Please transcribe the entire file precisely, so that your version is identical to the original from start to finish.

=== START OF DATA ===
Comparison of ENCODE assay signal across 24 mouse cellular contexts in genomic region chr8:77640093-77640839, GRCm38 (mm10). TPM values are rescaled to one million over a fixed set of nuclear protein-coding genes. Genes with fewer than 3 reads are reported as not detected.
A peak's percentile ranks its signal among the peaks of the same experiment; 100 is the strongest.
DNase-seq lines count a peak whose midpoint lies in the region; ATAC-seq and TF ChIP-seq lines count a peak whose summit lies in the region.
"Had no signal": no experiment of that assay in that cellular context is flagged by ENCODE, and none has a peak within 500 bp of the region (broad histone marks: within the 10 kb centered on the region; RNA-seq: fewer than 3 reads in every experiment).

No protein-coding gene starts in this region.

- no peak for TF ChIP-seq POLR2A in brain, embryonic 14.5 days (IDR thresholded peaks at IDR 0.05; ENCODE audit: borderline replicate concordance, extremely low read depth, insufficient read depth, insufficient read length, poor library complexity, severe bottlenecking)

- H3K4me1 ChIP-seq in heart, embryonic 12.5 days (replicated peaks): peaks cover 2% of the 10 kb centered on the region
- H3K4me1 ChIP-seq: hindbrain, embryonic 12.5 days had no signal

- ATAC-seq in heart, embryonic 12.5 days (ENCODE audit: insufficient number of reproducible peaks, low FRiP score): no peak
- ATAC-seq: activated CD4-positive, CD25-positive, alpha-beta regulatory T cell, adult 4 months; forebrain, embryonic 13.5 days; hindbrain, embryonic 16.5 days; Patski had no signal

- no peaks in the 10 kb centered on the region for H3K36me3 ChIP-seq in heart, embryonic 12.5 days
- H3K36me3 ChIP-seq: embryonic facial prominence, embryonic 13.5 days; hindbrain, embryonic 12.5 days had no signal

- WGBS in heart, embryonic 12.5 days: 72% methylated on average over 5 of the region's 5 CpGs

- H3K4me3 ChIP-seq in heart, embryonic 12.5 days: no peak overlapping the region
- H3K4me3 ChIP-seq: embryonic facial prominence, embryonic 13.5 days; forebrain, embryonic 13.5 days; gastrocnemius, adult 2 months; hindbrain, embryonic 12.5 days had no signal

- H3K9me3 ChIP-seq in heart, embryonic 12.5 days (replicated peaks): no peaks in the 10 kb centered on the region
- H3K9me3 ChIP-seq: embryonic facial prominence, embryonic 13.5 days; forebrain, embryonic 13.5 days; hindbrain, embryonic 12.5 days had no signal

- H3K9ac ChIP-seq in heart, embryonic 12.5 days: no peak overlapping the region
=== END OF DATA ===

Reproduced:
Comparison of ENCODE assay signal across 24 mouse cellular contexts in genomic region chr8:77640093-77640839, GRCm38 (mm10). TPM values are rescaled to one million over a fixed set of nuclear protein-coding genes. Genes with fewer than 3 reads are reported as not detected.
A peak's percentile ranks its signal among the peaks of the same experiment; 100 is the strongest.
DNase-seq lines count a peak whose midpoint lies in the region; ATAC-seq and TF ChIP-seq lines count a peak whose summit lies in the region.
"Had no signal": no experiment of that assay in that cellular context is flagged by ENCODE, and none has a peak within 500 bp of the region (broad histone marks: within the 10 kb centered on the region; RNA-seq: fewer than 3 reads in every experiment).

No protein-coding gene starts in this region.

- no peak for TF ChIP-seq POLR2A in brain, embryonic 14.5 days (IDR thresholded peaks at IDR 0.05; ENCODE audit: borderline replicate concordance, extremely low read depth, insufficient read depth, insufficient read length, poor library complexity, severe bottlenecking)

- H3K4me1 ChIP-seq in heart, embryonic 12.5 days (replicated peaks): peaks cover 2% of the 10 kb centered on the region
- H3K4me1 ChIP-seq: hindbrain, embryonic 12.5 days had no signal

- ATAC-seq in heart, embryonic 12.5 days (ENCODE audit: insufficient number of reproducible peaks, low FRiP score): no peak
- ATAC-seq: activated CD4-positive, CD25-positive, alpha-beta regulatory T cell, adult 4 months; forebrain, embryonic 13.5 days; hindbrain, embryonic 16.5 days; Patski had no signal

- no peaks in the 10 kb centered on the region for H3K36me3 ChIP-seq in heart, embryonic 12.5 days
- H3K36me3 ChIP-seq: embryonic facial prominence, embryonic 13.5 days; hindbrain, embryonic 12.5 days had no signal

- WGBS in heart, embryonic 12.5 days: 72% methylated on average over 5 of the region's 5 CpGs

- H3K4me3 ChIP-seq in heart, embryonic 12.5 days: no peak overlapping the region
- H3K4me3 ChIP-seq: embryonic facial prominence, embryonic 13.5 days; forebrain, embryonic 13.5 days; gastrocnemius, adult 2 months; hindbrain, embryonic 12.5 days had no signal

- H3K9me3 ChIP-seq in heart, embryonic 12.5 days (replicated peaks): no peaks in the 10 kb centered on the region
- H3K9me3 ChIP-seq: embryonic facial prominence, embryonic 13.5 days; forebrain, embryonic 13.5 days; hindbrain, embryonic 12.5 days had no signal

- H3K9ac ChIP-seq in heart, embryonic 12.5 days: no peak overlapping the region